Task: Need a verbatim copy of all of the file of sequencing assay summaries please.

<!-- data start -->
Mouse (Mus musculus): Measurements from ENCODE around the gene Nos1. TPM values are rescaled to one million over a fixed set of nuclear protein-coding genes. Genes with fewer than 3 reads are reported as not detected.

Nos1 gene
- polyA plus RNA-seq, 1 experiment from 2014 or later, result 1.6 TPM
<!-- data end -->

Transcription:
Mouse (Mus musculus): Measurements from ENCODE around the gene Nos1. TPM values are rescaled to one million over a fixed set of nuclear protein-coding genes. Genes with fewer than 3 reads are reported as not detected.

Nos1 gene
- polyA plus RNA-seq, 1 experiment from 2014 or later, result 1.6 TPM